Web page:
In response to your response to my statements:
Quote “Did we have any women warriors in Mahabharata?” I agree with you-The Indian mythology and history is full of women Warriors starting from Rani Laxmi Bai ,Chand Bibi and so on. But all of them had broken the ice age ideologies and took a different stream then….they acted as fuel in fire for India’s quest for freedom which was then so widely revered…But nobody then argued in their favour or initiated the feeling to start the fervor to lead from front or to do different…
Quote “if this was a feasible project why didn't they think of it in these 16 years “– No…this is not my rationale for why we should maintain the status quo. I also agree that change is important to the success of modern military. But in India do we really need all types of and only women to create a professional military or those woman of substance that also reflects the values and ethos of our society continue supporting the very basis of professionalism of Indian Army?
Quote ”How can you compare men being raped, as you've put forth, with women being raped.” This is not fear mongering..this is warning..to women and to the system…especially in India who must cater for these kind of demoralizing threats-looming at large once a woman is in combat situation. James ,a War is a War. I have felt ,smelled it in my inception stage when my father was narrating it to my mother…when my brother painted Kargil to me .You will agree with me that visualisation of and being there in war are two separate facts…
Your hearsay ,bookread (and personal experiences-?) visualization of Combat really gives the glimpse that you are NOT a military person- but just mere familiarity with military culture and having colleagues who are ex-military can no way be jurisprudence in deciding a military policy.
Actually! The real problem is a policy question, should we allow women access and rights in the military? The answer should be yes. You yourself agreed that we must change the culture of military to incorporate them and set up institutional support for their well being. But isn’t it more a choice based on individual or a country's requirements. Being physically stronger and catering higher endurance always form part of individual choices. Thanx for queuing women capabilities.
Privacy and being admirably cultured is Indian women and men’s pride. We regard it that way. The line as I suggested earlier is to alarm the policy makers. You must know(Your knowledge about changed and roaring India seems to be shallow)Woman in India are so advanced and free that they know how to earn and maintain their privacy with balancing cultured act of not to squat and piss anywhere /all over the place like woman all over the world do(Sarcasm Alert-I know about men's behavioural flaw of not been able to hold for long and spraying all over fellow countrymen’s yard/residential wall. But , how do women do it in Michigan?)
My article is an effort to ingnite that flare in ladies who are and wish to wear the uniform.They shouldn’t be opportunistic in seeking something different initially then succumb under family or personal feelings to settle down with another uniform holder and continue in a race for a good life in this period of recession. Only a woman can understand and react to the statements favouring women warriors like this …because I strongly feel I can instigate hidden feelings like this only. I still support the Vice Chief-and I want women to react to ‘my support to him’….and someone must come up to prove it the other way round….I wish this happens…I know this will happen…..I want James' like reaction from ‘All Women of Substance in India’.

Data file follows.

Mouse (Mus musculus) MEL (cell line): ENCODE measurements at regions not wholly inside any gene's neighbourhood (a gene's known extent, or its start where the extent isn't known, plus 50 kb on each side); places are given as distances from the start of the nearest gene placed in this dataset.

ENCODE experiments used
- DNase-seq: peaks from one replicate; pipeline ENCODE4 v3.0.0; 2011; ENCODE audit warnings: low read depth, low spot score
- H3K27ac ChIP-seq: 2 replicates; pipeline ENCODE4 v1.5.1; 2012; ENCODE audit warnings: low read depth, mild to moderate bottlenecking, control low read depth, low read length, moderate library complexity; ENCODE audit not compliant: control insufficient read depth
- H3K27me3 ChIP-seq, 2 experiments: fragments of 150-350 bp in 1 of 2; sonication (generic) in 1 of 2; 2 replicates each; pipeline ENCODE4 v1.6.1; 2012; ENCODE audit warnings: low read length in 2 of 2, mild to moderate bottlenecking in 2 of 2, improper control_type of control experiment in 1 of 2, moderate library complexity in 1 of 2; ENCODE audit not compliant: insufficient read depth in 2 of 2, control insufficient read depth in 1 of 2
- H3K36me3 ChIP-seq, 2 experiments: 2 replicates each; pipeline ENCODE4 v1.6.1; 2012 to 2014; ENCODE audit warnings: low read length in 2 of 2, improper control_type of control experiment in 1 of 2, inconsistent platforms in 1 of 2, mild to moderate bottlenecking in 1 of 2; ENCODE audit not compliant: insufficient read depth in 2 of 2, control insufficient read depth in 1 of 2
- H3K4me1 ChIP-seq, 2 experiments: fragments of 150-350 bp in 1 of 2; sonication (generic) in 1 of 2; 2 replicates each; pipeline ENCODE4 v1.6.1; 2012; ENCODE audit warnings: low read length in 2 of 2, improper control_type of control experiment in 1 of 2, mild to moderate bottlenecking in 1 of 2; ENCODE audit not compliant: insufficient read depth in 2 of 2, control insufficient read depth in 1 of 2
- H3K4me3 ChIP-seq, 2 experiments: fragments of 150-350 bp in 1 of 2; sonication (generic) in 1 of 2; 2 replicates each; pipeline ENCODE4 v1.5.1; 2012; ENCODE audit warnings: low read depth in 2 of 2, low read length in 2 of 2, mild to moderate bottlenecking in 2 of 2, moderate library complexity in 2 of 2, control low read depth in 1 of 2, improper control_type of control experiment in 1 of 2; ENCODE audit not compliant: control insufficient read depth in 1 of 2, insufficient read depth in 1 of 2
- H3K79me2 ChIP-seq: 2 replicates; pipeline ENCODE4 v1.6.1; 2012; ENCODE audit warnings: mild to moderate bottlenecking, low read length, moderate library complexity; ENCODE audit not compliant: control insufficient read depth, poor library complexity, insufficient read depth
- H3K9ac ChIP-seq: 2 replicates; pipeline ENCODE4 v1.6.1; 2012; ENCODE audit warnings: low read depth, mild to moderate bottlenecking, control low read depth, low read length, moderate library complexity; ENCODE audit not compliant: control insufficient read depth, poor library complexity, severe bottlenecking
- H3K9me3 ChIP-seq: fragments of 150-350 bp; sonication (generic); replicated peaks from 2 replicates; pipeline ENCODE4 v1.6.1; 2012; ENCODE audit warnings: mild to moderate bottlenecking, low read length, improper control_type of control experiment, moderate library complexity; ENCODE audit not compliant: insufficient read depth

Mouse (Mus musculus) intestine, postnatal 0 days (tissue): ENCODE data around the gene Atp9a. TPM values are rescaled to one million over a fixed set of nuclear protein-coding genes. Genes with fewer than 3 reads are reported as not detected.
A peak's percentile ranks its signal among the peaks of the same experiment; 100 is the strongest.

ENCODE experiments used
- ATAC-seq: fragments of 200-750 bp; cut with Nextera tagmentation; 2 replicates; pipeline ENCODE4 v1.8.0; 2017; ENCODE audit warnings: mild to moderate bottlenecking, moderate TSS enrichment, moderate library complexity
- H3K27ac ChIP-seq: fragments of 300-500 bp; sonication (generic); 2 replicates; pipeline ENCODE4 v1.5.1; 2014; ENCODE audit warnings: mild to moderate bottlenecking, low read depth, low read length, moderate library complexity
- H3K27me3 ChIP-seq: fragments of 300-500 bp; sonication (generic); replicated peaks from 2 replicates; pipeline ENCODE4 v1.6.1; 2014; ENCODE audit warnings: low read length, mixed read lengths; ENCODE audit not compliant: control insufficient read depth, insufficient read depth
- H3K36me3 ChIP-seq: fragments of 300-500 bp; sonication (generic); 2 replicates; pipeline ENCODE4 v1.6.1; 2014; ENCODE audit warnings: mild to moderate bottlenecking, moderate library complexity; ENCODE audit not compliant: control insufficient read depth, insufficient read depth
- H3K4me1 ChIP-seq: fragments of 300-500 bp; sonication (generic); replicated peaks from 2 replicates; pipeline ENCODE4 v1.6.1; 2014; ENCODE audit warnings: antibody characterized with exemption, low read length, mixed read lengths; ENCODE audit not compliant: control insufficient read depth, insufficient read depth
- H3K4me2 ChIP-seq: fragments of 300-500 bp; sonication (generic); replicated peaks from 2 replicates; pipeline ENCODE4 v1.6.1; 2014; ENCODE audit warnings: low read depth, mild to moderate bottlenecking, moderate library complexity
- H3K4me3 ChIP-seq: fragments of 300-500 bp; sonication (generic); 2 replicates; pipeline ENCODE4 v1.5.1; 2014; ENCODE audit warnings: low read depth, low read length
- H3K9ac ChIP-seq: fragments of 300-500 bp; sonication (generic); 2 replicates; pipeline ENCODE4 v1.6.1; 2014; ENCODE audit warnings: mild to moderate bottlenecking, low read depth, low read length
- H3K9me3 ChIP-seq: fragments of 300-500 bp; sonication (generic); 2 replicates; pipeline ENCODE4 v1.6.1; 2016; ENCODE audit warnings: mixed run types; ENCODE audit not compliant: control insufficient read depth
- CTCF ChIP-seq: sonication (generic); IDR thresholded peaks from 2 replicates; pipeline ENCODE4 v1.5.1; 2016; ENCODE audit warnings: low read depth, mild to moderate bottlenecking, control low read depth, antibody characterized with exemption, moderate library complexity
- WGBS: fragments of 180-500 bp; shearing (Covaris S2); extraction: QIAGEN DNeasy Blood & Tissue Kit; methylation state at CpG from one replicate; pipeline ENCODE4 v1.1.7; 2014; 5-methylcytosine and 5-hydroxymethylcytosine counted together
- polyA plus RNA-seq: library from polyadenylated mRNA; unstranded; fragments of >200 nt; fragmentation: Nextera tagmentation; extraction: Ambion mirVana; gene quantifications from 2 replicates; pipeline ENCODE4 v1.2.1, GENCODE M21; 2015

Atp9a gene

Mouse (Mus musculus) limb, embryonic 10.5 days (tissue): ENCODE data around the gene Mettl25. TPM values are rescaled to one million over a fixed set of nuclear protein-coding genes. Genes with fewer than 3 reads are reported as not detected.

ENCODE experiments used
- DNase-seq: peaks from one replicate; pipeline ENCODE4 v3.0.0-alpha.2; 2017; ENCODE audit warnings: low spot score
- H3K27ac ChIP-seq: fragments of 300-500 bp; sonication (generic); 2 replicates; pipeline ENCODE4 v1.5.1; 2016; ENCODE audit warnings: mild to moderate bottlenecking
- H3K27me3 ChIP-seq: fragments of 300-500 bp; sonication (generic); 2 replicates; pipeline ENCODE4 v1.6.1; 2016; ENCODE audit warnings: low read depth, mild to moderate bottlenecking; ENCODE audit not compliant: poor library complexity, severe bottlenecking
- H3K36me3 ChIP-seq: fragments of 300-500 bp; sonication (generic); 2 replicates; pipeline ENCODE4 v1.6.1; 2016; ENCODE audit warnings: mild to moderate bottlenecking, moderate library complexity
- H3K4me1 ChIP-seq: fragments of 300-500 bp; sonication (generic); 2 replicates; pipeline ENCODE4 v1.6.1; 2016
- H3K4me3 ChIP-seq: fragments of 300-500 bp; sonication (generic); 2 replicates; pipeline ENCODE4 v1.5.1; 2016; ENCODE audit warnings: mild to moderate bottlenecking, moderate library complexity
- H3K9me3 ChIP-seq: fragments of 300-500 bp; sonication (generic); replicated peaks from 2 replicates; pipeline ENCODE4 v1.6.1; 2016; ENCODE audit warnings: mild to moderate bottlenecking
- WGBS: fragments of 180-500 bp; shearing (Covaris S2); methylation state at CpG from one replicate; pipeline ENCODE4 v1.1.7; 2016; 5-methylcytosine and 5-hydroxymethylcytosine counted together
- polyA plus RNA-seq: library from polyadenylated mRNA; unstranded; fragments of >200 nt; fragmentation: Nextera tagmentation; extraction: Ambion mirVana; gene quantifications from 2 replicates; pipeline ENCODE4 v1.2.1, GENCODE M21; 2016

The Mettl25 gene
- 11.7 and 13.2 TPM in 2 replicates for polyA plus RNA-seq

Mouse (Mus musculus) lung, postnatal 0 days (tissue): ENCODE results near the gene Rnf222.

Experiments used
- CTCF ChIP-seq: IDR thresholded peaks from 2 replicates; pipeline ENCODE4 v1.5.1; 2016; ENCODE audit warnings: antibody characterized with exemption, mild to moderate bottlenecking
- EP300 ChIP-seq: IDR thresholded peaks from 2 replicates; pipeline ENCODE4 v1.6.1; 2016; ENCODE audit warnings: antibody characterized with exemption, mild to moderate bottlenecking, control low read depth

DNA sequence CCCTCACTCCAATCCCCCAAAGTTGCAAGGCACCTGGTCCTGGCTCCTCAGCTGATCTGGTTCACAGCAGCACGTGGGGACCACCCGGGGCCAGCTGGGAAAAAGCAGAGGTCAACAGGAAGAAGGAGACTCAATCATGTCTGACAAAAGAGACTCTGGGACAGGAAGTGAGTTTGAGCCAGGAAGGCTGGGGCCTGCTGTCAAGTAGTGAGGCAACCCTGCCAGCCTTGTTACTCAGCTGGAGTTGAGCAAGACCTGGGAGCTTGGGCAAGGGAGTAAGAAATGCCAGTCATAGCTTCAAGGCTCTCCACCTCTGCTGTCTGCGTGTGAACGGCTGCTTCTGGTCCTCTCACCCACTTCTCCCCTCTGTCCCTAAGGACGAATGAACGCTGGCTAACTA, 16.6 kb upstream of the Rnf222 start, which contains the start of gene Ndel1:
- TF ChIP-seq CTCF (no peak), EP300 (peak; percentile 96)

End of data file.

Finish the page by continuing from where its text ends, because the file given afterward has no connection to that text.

Thanx for supporting me through your critique note and to remind me that am still a journalist writing about the military and specifically in this case about military policy. Am just waiting for a similar flaring response from all women of substance…from women of my country who always have proved themselves-always…and am confident that they will be happier to be supported by James in Michigan.
You still feel am anti –women?
I am grateful to you for your valuable comments.
Wednesday, November 25, 2009
But I was better, with 21 minutes and 5G, as opposed to her 20 mins and 2G flight, and now for her age as oposed to mine, well I am not the President, which she is and therefore the flight just landed in her lap, as an order to her desire, which has not been my case. I have had to work really hard for my fame and success and which is why I ask my due, Ma'am !! Please have some ethics. The President is aware of my achievement.
A K Antony replied in Rayja Sabha today:
The first prototype (technology demonstrator) of the Light Combat Helicopter s (LCH) is expected to get the initial operation clearance by around mid 2011.The design and development of the programme was approved in October 2006.
There is a proposal for export of indigenously developed helicopters. HAL has exported five numbers of the indigenously developed Helicopters Dhruv to Ecuador and one to Mauritius.
Tuesday, November 24, 2009
Boards conducted in this year so far are from Lieutenant Colonel to Colonel, Colonel to Brigadier, Brigadier to Major General and Major General to Lieutenant General, all of which have been through the new system.
The system, which is fully computerised, is divided into marks out of 100, of which 90 are for Annual Confidential Reports (ACRs), five for awards, honours and courses done by officers, and the remaining five are with the Board members for value judgement.